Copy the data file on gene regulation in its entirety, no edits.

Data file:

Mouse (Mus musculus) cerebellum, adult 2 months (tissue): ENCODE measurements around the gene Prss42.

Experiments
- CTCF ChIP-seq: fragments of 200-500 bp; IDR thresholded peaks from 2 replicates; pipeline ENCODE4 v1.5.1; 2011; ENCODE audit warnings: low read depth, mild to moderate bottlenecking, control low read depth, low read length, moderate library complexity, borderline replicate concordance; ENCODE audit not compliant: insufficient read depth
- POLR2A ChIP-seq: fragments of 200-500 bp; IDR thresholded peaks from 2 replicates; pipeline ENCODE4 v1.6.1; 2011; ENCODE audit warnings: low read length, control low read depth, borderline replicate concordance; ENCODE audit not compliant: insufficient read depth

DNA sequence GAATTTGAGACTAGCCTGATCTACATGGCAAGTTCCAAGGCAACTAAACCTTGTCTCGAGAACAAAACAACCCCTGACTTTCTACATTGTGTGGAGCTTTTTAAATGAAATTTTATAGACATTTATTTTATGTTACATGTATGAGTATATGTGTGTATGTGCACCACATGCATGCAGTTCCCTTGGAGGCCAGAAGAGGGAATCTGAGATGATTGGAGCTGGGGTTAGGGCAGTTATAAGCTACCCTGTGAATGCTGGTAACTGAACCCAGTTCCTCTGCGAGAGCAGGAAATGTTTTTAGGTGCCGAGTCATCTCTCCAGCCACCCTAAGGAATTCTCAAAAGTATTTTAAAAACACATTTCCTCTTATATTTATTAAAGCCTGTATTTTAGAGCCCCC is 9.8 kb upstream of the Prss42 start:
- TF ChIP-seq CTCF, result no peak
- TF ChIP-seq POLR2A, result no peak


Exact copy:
Mouse (Mus musculus) cerebellum, adult 2 months (tissue): ENCODE measurements around the gene Prss42.

Experiments
- CTCF ChIP-seq: fragments of 200-500 bp; IDR thresholded peaks from 2 replicates; pipeline ENCODE4 v1.5.1; 2011; ENCODE audit warnings: low read depth, mild to moderate bottlenecking, control low read depth, low read length, moderate library complexity, borderline replicate concordance; ENCODE audit not compliant: insufficient read depth
- POLR2A ChIP-seq: fragments of 200-500 bp; IDR thresholded peaks from 2 replicates; pipeline ENCODE4 v1.6.1; 2011; ENCODE audit warnings: low read length, control low read depth, borderline replicate concordance; ENCODE audit not compliant: insufficient read depth

DNA sequence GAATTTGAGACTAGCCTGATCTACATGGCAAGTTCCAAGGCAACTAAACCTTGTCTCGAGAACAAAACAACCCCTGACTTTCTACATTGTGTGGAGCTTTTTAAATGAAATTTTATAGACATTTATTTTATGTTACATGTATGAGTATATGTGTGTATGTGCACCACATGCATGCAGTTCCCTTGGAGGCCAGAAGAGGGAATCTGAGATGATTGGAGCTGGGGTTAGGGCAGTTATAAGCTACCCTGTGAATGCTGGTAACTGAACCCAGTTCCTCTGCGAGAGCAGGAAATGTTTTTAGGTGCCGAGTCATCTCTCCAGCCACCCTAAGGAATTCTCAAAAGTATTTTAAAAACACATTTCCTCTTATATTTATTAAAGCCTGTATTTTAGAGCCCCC is 9.8 kb upstream of the Prss42 start:
- TF ChIP-seq CTCF, result no peak
- TF ChIP-seq POLR2A, result no peak